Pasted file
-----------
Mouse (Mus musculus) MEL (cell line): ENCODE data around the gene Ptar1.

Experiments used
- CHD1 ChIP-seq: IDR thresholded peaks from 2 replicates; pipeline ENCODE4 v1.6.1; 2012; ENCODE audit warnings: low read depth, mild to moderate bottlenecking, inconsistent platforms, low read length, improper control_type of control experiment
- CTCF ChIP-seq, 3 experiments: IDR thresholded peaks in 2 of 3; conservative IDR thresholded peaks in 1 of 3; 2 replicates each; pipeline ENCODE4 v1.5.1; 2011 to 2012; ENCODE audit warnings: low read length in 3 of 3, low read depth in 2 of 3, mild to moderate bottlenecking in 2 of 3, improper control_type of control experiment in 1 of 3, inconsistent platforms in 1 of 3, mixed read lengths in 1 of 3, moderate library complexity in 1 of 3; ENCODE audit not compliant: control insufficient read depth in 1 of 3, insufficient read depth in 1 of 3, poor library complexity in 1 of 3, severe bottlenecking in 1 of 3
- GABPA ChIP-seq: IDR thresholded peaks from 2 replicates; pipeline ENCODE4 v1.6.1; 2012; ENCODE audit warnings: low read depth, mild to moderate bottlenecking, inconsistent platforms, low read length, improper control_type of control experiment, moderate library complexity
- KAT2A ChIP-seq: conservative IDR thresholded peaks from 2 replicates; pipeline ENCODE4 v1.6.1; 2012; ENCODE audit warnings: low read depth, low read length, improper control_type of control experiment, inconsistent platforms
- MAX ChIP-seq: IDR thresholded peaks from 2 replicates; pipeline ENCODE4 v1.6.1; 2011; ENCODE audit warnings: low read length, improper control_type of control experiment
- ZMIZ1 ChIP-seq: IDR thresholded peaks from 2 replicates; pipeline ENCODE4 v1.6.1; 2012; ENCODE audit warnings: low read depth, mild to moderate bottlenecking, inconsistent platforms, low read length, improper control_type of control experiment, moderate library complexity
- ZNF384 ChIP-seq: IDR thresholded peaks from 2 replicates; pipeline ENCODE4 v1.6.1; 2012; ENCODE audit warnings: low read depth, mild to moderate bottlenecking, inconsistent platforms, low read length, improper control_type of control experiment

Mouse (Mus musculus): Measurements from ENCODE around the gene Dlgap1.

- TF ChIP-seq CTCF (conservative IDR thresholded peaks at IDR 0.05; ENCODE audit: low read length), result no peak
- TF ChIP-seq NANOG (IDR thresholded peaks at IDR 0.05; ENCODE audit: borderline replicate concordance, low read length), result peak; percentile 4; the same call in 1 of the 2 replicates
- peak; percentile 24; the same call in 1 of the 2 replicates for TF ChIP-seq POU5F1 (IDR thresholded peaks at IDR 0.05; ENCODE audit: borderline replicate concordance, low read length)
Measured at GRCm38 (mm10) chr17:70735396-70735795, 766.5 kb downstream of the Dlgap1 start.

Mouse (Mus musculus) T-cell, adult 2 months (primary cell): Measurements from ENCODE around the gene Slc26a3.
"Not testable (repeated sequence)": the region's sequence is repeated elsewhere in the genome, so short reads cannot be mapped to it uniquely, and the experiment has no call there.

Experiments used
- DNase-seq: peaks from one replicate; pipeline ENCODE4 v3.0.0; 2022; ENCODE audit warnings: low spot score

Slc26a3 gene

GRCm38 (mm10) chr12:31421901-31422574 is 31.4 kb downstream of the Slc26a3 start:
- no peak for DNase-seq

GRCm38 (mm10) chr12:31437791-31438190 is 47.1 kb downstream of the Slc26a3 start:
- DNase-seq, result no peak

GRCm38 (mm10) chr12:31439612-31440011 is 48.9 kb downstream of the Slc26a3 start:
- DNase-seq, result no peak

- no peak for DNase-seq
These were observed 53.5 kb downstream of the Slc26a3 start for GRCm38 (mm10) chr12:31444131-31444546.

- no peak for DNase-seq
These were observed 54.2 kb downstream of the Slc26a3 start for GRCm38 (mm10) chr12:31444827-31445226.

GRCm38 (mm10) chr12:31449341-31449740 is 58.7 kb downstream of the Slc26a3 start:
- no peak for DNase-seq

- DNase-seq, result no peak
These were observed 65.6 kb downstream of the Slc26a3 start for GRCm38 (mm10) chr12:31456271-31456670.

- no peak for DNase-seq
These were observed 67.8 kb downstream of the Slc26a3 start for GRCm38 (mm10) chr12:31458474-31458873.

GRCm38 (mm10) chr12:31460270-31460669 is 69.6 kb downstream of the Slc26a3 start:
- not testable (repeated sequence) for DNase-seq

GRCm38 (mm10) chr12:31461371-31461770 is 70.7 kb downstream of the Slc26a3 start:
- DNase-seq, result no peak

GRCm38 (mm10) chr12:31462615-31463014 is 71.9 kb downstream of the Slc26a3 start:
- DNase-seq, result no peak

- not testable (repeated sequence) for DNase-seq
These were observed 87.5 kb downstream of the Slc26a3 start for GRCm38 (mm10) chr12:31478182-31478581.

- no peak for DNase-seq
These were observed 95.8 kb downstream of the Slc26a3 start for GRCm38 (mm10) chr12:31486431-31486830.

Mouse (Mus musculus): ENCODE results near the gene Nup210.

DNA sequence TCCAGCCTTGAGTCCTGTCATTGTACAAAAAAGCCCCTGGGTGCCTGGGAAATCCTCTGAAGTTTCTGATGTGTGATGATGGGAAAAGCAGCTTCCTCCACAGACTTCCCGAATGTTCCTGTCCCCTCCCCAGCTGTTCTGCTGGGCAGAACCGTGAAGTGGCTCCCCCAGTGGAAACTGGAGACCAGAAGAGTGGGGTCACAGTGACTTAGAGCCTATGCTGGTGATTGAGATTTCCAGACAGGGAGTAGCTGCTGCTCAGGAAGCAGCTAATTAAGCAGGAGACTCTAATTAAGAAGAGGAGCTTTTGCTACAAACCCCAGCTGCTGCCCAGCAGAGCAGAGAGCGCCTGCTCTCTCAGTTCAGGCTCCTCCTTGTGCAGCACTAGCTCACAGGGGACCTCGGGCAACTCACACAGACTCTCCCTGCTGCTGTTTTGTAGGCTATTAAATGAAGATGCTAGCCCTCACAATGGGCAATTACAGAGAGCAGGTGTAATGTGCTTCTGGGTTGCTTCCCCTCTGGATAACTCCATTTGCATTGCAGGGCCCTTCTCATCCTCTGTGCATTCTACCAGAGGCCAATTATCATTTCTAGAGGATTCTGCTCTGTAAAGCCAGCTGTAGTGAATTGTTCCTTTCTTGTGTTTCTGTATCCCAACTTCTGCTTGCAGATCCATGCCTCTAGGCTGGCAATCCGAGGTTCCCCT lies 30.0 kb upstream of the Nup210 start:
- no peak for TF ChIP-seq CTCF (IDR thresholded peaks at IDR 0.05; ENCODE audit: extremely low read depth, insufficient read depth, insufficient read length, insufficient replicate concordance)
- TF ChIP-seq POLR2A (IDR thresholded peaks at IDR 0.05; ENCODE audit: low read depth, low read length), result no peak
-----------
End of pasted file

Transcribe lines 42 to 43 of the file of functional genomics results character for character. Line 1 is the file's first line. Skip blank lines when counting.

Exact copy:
- not testable (repeated sequence) for DNase-seq
These were observed 87.5 kb downstream of the Slc26a3 start for GRCm38 (mm10) chr12:31478182-31478581.